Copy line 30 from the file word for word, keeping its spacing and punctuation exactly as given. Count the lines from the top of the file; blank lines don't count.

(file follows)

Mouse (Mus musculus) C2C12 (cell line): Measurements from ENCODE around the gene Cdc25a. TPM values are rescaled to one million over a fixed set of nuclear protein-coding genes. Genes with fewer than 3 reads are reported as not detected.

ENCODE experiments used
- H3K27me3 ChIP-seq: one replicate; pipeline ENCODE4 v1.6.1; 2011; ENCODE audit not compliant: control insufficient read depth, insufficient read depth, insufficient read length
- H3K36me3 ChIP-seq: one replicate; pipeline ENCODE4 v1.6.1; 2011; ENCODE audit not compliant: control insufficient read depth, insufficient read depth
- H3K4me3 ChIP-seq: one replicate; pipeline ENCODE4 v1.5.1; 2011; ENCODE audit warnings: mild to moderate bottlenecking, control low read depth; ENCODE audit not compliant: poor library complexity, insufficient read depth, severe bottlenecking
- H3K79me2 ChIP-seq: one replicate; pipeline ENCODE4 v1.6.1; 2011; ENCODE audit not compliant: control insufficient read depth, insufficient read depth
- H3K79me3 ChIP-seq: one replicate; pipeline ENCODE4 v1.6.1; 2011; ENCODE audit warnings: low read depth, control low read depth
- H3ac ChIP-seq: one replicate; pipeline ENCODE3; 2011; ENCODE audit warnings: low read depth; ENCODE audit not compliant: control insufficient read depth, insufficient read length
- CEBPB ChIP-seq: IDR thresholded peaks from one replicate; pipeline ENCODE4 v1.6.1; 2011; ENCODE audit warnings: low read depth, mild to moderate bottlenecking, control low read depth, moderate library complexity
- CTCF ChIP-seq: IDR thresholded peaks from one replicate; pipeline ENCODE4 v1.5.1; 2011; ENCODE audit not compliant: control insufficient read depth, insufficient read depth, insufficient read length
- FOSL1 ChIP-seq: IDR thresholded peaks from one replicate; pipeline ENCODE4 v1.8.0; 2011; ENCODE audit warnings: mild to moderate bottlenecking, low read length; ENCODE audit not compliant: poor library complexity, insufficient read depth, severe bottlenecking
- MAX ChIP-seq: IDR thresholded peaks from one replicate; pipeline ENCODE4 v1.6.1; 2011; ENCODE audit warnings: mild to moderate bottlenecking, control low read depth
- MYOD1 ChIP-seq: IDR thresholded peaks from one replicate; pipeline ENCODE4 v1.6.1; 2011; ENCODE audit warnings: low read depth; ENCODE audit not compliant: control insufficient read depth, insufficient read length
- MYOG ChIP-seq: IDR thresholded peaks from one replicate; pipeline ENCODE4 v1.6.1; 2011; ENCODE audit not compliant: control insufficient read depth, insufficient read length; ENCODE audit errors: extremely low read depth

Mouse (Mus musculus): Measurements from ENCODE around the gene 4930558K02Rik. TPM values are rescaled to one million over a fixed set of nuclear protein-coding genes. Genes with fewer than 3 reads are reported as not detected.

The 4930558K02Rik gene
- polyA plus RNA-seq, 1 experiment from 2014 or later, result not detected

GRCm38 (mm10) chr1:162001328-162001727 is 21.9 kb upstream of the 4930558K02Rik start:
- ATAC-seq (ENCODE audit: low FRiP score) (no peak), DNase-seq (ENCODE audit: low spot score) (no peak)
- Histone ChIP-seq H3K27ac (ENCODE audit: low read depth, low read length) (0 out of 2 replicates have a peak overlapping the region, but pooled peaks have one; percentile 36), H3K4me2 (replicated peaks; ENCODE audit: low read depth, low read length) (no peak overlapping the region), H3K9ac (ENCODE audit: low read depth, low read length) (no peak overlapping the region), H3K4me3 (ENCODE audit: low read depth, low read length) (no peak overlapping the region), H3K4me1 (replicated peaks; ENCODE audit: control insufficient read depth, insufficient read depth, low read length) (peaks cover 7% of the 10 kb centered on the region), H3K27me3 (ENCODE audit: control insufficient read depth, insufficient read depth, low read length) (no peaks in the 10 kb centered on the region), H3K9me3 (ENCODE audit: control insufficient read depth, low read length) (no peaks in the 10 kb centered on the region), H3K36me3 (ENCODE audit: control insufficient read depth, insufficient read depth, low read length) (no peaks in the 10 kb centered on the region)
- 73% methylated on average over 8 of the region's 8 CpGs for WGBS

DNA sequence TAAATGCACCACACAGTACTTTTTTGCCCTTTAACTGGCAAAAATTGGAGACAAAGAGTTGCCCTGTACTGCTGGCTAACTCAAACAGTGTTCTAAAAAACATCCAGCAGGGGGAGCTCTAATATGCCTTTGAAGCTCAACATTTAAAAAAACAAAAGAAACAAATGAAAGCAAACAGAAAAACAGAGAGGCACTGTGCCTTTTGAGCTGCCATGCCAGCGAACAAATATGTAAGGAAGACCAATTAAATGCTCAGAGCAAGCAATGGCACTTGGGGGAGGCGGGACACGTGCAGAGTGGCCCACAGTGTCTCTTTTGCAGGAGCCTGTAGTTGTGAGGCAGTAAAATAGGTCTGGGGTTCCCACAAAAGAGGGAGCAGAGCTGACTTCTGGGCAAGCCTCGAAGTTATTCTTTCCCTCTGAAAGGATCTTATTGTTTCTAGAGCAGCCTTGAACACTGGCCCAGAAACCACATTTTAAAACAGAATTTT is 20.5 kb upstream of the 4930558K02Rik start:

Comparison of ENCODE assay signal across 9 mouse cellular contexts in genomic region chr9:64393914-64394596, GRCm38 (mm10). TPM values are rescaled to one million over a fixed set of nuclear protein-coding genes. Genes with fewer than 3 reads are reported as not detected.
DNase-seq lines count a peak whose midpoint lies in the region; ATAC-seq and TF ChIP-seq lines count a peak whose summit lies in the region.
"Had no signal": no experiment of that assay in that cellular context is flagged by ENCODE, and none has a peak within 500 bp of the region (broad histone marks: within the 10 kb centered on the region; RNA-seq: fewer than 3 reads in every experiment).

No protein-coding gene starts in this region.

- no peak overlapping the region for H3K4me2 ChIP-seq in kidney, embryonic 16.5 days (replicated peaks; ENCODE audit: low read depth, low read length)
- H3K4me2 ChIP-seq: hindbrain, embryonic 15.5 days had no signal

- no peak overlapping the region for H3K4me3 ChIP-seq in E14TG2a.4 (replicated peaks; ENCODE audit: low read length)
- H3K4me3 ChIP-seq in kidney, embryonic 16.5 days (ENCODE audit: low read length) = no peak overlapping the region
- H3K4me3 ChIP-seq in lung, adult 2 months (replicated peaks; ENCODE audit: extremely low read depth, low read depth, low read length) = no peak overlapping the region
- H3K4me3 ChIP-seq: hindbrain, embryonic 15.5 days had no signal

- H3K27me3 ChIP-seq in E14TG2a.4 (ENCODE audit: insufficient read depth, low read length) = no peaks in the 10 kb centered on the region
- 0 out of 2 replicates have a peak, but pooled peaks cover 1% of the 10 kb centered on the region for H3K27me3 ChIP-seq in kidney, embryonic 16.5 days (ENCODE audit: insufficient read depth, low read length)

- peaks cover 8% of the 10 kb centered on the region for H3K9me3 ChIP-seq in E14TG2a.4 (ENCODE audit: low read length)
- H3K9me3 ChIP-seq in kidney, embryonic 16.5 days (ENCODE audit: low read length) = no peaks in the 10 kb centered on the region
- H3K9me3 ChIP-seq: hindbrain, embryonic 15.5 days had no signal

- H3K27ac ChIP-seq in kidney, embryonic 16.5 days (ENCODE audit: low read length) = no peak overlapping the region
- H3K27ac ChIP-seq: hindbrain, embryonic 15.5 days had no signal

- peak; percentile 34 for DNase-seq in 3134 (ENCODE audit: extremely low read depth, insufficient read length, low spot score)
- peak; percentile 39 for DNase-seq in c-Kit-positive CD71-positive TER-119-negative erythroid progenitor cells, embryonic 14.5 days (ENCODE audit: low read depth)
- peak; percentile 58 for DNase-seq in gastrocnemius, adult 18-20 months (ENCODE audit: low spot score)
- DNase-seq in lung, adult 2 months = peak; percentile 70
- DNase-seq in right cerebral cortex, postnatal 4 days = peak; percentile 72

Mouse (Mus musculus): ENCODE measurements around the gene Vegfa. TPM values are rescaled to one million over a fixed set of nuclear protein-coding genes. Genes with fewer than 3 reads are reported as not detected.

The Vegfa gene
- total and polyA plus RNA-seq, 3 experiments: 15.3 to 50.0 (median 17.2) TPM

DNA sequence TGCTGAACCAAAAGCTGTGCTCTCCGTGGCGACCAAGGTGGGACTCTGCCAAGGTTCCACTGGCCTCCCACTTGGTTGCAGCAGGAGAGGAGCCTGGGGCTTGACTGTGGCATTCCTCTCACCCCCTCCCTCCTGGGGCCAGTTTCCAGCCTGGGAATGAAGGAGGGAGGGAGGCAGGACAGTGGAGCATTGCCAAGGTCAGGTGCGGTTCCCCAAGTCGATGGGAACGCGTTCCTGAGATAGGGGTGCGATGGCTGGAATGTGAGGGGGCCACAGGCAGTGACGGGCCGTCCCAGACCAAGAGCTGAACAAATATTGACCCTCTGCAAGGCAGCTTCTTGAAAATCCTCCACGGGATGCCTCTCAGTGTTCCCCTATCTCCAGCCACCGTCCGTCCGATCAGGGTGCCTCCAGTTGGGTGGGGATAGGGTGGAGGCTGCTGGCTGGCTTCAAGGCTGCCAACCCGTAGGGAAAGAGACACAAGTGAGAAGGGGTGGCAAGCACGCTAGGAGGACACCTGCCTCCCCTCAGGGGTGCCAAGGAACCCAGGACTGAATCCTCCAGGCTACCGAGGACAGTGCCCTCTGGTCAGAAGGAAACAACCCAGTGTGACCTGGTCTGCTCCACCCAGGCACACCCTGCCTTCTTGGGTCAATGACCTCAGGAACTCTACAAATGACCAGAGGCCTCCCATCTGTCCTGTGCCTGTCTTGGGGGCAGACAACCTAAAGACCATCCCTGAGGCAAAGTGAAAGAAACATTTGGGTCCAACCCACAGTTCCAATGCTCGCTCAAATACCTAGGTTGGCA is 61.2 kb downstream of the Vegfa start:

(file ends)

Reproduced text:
- H3K4me3 ChIP-seq in kidney, embryonic 16.5 days (ENCODE audit: low read length) = no peak overlapping the region